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All GPAs are not created equal. It’s well known that some schools are far more academically rigorous than others. But you probably made the decision about where to go to college as a teenager, years before you even considered applying for an MBA program. You may have decided to attend the nearest state school because of cost or convenience, or you ended up a smaller and less well-known program because you valued small classes and a close community. If your undergraduate institution doesn’t have the caliber of a top tier University, how do you showcase your academic achievement?
Sean attended the University of Maine for one year and then transferred to Bates College, also in Maine, where he graduated. He performed well at University of Maine (3.3), and extremely well at Bates (3.8 GPA). Even with strong academics, Sean was concerned that he couldn’t compete with his peers who had attended Ivy league programs.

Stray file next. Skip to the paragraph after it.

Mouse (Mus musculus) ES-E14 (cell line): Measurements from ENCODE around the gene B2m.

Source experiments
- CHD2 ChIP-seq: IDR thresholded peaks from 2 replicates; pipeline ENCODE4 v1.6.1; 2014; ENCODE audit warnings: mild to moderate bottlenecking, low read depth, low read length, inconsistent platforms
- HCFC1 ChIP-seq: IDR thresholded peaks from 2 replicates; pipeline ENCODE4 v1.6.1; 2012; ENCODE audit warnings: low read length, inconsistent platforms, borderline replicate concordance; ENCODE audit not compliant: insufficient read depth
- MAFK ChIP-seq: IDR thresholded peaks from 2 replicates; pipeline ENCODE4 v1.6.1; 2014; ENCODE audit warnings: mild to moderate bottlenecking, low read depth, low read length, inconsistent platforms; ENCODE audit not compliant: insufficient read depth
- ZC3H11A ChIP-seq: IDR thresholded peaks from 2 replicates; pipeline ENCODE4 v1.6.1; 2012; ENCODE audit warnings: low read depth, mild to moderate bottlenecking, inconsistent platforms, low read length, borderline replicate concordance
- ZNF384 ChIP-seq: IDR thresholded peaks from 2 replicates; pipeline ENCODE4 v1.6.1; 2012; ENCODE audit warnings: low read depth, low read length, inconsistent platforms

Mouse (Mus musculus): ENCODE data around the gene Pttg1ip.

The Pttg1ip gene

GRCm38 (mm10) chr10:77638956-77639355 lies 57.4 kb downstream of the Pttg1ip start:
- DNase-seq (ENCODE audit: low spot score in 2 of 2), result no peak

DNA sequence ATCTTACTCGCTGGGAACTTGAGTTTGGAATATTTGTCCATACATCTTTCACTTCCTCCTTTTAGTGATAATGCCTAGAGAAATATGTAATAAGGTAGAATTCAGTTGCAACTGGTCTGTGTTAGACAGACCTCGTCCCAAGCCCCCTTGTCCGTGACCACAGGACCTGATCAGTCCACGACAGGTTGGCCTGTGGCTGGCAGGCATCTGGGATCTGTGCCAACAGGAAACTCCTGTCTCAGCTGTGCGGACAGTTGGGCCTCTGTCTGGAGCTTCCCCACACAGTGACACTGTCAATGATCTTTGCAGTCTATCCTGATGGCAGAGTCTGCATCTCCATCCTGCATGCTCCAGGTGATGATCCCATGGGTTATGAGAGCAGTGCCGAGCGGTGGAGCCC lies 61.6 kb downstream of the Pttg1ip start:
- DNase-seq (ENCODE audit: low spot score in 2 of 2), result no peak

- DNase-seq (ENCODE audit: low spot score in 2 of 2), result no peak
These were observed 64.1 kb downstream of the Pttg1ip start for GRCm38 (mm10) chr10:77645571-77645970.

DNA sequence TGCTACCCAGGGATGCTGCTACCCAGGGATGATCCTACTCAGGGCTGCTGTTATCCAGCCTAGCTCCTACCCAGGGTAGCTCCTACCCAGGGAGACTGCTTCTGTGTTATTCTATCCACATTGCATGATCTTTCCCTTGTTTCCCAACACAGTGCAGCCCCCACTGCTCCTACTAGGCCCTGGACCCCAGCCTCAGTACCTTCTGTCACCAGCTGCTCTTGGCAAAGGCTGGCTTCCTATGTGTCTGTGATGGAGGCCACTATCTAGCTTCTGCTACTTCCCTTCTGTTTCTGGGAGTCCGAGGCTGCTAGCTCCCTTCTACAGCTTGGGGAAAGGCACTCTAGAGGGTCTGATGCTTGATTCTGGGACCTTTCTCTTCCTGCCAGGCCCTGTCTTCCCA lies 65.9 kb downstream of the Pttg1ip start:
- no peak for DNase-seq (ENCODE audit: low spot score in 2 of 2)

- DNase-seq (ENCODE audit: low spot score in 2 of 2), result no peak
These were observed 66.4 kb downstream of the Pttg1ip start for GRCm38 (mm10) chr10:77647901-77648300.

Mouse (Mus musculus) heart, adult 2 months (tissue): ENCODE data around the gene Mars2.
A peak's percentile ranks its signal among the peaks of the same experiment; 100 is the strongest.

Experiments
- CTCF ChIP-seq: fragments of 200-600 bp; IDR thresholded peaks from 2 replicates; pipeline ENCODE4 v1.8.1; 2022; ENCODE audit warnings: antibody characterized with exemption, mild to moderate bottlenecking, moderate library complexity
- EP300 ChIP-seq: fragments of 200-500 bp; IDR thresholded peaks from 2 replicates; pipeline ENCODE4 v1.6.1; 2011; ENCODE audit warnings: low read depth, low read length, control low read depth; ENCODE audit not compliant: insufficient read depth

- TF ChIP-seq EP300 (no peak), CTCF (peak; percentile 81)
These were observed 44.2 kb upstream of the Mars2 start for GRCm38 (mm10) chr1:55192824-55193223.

When we started working together one of the first steps was to analyze Sean’s transcripts and look for any strengths or weaknesses in his academic record. Sean had started out as a Biology major at University of Maine, but he found the large program not as engaging as his small classes during high school. He decided to transfer to Bates, and he also transitioned to a Political Science major in the move between schools. Therefore his transcript showed a mix of hard science and social science classes. Sean’s grades were strong enough in the math and science courses to assure an MBA program he had quantitative ability. Most of his classes at Bates had a participation factor to the grading, and his extremely strong performance showed that he would shine at case discussions in business school.
Overall Sean’s academics presented a case for academic achievement in an MBA program. We decided to add a short optional essay on why he transferred and changed majors to smooth out any concerns about his multiple undergrad institutions.
In the end Sean did not need to be concerned about the name brand factor of his undergraduate degree. He was admitted to Columbia, Kellogg and Darden, and decided to pursue his MBA at Darden because he preferred the case study academic approach.
Conrad and the Stacy Blackman Team